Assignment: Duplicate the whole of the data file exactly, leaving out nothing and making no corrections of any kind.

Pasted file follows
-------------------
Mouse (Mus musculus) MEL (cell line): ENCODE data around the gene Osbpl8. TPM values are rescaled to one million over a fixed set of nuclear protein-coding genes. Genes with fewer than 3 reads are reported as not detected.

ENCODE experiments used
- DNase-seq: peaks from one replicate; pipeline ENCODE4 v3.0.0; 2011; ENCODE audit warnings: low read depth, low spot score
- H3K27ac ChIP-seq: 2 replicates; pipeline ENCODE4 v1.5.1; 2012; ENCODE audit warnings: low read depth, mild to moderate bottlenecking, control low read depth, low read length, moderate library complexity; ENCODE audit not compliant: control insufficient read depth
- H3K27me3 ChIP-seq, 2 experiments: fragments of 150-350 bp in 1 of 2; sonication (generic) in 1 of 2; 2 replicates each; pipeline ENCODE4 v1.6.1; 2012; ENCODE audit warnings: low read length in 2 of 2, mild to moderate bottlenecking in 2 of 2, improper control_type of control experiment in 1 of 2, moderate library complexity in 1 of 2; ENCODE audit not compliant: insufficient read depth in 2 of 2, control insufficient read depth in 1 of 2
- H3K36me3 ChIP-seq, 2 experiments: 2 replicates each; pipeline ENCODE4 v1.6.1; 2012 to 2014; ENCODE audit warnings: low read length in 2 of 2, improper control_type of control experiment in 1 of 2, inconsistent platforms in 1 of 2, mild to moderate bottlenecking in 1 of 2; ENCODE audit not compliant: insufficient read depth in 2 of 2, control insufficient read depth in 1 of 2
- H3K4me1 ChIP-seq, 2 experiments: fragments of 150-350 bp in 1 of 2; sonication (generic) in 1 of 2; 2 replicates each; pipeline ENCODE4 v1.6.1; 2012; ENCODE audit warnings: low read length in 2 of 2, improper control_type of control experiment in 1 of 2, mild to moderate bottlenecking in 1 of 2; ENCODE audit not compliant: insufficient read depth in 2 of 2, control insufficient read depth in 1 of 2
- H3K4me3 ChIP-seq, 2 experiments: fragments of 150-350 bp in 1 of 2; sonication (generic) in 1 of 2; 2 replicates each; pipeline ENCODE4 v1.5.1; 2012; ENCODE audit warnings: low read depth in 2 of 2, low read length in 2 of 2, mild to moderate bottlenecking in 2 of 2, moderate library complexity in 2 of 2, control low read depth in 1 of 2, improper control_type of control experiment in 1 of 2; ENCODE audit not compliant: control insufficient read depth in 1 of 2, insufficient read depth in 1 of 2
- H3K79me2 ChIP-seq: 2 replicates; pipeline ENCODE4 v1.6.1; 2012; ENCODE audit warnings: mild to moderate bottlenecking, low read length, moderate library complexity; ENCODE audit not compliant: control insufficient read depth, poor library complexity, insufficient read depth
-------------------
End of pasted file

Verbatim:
Mouse (Mus musculus) MEL (cell line): ENCODE data around the gene Osbpl8. TPM values are rescaled to one million over a fixed set of nuclear protein-coding genes. Genes with fewer than 3 reads are reported as not detected.

ENCODE experiments used
- DNase-seq: peaks from one replicate; pipeline ENCODE4 v3.0.0; 2011; ENCODE audit warnings: low read depth, low spot score
- H3K27ac ChIP-seq: 2 replicates; pipeline ENCODE4 v1.5.1; 2012; ENCODE audit warnings: low read depth, mild to moderate bottlenecking, control low read depth, low read length, moderate library complexity; ENCODE audit not compliant: control insufficient read depth
- H3K27me3 ChIP-seq, 2 experiments: fragments of 150-350 bp in 1 of 2; sonication (generic) in 1 of 2; 2 replicates each; pipeline ENCODE4 v1.6.1; 2012; ENCODE audit warnings: low read length in 2 of 2, mild to moderate bottlenecking in 2 of 2, improper control_type of control experiment in 1 of 2, moderate library complexity in 1 of 2; ENCODE audit not compliant: insufficient read depth in 2 of 2, control insufficient read depth in 1 of 2
- H3K36me3 ChIP-seq, 2 experiments: 2 replicates each; pipeline ENCODE4 v1.6.1; 2012 to 2014; ENCODE audit warnings: low read length in 2 of 2, improper control_type of control experiment in 1 of 2, inconsistent platforms in 1 of 2, mild to moderate bottlenecking in 1 of 2; ENCODE audit not compliant: insufficient read depth in 2 of 2, control insufficient read depth in 1 of 2
- H3K4me1 ChIP-seq, 2 experiments: fragments of 150-350 bp in 1 of 2; sonication (generic) in 1 of 2; 2 replicates each; pipeline ENCODE4 v1.6.1; 2012; ENCODE audit warnings: low read length in 2 of 2, improper control_type of control experiment in 1 of 2, mild to moderate bottlenecking in 1 of 2; ENCODE audit not compliant: insufficient read depth in 2 of 2, control insufficient read depth in 1 of 2
- H3K4me3 ChIP-seq, 2 experiments: fragments of 150-350 bp in 1 of 2; sonication (generic) in 1 of 2; 2 replicates each; pipeline ENCODE4 v1.5.1; 2012; ENCODE audit warnings: low read depth in 2 of 2, low read length in 2 of 2, mild to moderate bottlenecking in 2 of 2, moderate library complexity in 2 of 2, control low read depth in 1 of 2, improper control_type of control experiment in 1 of 2; ENCODE audit not compliant: control insufficient read depth in 1 of 2, insufficient read depth in 1 of 2
- H3K79me2 ChIP-seq: 2 replicates; pipeline ENCODE4 v1.6.1; 2012; ENCODE audit warnings: mild to moderate bottlenecking, low read length, moderate library complexity; ENCODE audit not compliant: control insufficient read depth, poor library complexity, insufficient read depth